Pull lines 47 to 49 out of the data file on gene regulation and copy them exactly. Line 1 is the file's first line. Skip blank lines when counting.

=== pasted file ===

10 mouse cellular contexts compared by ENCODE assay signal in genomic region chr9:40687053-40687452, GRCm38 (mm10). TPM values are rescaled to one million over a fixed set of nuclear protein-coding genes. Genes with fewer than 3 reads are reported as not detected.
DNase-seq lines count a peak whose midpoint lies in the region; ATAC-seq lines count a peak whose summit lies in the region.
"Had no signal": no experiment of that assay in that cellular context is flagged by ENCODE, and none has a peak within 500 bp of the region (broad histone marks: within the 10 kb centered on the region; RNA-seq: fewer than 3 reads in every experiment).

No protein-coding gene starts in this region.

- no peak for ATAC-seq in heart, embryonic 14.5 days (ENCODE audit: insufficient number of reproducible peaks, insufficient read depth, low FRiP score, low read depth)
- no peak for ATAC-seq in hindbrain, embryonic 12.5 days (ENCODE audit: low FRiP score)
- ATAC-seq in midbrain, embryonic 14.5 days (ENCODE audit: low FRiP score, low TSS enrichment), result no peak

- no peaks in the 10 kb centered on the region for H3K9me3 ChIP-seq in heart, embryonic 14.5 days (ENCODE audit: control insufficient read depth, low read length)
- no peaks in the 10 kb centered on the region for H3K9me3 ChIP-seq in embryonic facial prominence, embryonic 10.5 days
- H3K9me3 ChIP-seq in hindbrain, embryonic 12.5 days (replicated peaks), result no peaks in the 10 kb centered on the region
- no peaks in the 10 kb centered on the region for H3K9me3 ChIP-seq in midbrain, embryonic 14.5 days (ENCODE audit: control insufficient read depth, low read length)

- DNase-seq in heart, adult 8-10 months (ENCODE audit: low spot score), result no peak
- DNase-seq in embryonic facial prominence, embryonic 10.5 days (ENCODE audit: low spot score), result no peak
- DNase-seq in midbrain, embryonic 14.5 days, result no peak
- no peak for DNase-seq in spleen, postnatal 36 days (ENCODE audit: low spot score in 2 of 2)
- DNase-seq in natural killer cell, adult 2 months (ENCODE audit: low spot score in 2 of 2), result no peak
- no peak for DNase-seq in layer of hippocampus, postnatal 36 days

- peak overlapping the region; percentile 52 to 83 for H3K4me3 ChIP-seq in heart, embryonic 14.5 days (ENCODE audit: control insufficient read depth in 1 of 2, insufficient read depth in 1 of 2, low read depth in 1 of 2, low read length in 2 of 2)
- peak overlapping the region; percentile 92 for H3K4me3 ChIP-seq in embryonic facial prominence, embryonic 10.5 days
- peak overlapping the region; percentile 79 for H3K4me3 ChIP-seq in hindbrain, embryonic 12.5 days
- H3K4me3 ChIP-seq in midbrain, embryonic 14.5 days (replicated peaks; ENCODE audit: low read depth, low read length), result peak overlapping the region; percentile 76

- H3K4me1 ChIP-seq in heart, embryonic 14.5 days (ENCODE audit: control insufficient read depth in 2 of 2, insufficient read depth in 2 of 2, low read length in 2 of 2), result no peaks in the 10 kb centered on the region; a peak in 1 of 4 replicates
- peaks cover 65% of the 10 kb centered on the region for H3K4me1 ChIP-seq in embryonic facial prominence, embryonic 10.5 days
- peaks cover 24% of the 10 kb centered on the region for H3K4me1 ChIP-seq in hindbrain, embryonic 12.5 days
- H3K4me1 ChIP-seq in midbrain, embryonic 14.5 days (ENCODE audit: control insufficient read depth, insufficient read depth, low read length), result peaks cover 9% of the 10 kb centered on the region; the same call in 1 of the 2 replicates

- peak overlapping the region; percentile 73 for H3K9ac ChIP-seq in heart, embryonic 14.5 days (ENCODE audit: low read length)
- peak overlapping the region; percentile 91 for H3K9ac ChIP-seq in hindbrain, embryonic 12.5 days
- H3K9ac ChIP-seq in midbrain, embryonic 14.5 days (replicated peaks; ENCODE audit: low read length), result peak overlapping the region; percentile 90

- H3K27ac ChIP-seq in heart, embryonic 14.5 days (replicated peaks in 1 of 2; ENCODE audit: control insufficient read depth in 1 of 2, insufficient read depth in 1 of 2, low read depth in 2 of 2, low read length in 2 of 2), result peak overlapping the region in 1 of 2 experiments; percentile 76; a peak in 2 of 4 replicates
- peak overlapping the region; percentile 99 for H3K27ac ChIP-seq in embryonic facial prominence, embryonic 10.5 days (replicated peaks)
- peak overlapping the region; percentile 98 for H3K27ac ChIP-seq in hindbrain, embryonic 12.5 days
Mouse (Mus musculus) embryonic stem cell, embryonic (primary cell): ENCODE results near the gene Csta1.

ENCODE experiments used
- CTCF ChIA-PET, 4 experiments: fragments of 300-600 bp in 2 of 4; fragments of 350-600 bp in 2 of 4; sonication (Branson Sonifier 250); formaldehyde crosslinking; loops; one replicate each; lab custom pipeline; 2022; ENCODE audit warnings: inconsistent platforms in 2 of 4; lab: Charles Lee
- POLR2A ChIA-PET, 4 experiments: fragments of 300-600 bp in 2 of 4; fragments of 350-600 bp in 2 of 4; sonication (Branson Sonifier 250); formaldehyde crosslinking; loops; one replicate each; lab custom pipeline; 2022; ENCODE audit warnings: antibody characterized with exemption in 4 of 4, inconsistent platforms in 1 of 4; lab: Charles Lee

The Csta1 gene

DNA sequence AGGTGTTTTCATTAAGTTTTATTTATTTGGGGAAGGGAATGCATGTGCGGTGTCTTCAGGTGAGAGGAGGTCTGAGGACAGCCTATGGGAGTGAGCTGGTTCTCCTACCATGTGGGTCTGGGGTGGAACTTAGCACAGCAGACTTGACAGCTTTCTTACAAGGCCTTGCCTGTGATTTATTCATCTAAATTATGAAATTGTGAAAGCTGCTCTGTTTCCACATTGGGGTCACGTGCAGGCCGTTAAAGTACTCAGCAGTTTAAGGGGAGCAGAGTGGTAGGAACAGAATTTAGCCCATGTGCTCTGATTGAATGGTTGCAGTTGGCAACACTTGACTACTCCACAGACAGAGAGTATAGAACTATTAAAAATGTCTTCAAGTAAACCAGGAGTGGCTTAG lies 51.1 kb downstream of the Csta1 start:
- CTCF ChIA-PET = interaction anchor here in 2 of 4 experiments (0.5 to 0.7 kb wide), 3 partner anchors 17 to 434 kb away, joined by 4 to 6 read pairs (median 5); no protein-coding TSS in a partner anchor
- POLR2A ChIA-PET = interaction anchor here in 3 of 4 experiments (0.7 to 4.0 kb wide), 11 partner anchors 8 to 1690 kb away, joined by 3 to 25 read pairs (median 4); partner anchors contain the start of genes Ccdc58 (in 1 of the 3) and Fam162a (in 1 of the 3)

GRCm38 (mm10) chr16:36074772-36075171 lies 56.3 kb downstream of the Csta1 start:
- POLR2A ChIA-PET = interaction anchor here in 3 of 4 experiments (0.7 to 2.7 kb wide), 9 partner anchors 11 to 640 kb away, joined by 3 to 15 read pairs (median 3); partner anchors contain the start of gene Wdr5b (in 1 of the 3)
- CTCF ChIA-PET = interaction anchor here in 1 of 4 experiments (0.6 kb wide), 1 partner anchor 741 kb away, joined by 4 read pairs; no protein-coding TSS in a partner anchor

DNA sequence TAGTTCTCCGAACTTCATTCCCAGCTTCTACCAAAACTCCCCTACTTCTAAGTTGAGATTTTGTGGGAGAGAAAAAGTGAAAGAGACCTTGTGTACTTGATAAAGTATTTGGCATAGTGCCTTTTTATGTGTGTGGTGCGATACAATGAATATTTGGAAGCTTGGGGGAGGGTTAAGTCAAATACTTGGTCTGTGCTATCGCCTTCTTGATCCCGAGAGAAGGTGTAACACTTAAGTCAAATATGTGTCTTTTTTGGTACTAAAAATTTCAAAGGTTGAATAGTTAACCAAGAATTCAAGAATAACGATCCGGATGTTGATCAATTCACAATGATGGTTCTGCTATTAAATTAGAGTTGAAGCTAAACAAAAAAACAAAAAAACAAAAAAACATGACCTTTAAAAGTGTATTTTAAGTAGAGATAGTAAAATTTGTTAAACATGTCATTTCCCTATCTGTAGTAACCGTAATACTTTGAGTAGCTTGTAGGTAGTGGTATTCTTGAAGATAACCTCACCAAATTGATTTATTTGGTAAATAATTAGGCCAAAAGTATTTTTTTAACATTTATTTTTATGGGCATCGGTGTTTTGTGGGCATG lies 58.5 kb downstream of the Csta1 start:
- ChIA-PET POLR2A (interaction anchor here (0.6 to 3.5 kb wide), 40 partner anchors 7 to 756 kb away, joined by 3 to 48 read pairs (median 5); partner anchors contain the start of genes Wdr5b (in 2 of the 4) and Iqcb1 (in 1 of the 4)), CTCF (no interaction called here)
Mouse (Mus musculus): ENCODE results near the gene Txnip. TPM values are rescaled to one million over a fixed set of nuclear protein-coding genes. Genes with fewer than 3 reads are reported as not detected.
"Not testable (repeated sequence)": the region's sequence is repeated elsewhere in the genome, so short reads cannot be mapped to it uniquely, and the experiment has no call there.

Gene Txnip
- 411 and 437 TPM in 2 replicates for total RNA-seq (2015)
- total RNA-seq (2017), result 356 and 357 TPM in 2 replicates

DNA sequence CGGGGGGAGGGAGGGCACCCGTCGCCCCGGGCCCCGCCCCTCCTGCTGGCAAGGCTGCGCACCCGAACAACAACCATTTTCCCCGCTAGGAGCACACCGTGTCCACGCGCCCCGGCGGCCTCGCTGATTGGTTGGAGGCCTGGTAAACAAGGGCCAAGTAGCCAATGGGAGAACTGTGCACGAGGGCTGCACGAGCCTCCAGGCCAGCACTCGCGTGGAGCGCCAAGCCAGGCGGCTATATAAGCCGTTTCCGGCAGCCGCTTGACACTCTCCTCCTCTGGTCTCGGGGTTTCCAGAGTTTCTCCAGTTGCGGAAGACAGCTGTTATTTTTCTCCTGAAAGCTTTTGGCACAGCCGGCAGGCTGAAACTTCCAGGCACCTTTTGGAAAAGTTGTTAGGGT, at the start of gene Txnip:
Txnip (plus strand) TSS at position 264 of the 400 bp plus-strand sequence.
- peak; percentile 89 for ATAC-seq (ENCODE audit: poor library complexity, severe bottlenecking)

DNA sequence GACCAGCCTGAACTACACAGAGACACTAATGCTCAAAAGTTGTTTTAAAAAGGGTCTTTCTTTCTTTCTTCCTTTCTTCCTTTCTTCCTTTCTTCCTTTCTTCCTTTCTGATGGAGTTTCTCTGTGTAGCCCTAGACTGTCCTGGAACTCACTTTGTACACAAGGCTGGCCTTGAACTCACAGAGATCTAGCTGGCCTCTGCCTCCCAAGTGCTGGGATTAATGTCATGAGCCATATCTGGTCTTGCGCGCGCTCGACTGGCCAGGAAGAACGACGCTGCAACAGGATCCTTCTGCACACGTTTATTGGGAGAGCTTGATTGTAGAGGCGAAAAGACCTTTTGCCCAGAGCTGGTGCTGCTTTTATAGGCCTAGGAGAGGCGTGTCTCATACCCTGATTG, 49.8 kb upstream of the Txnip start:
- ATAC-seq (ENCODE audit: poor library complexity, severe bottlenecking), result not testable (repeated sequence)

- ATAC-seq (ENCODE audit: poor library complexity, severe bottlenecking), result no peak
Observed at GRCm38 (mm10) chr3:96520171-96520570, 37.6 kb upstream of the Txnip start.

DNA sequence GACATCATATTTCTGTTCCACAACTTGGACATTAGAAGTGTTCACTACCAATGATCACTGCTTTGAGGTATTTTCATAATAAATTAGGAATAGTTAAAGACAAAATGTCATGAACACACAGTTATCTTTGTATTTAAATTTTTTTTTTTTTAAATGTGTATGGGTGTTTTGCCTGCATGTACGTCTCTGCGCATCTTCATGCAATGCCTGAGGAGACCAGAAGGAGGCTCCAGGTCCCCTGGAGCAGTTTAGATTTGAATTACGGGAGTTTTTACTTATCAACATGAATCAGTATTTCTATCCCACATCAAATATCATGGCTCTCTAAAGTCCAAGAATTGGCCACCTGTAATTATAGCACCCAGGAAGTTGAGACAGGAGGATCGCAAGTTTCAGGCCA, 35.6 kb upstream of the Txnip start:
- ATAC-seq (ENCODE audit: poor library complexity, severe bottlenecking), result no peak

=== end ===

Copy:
Gene Txnip
- 411 and 437 TPM in 2 replicates for total RNA-seq (2015)
- total RNA-seq (2017), result 356 and 357 TPM in 2 replicates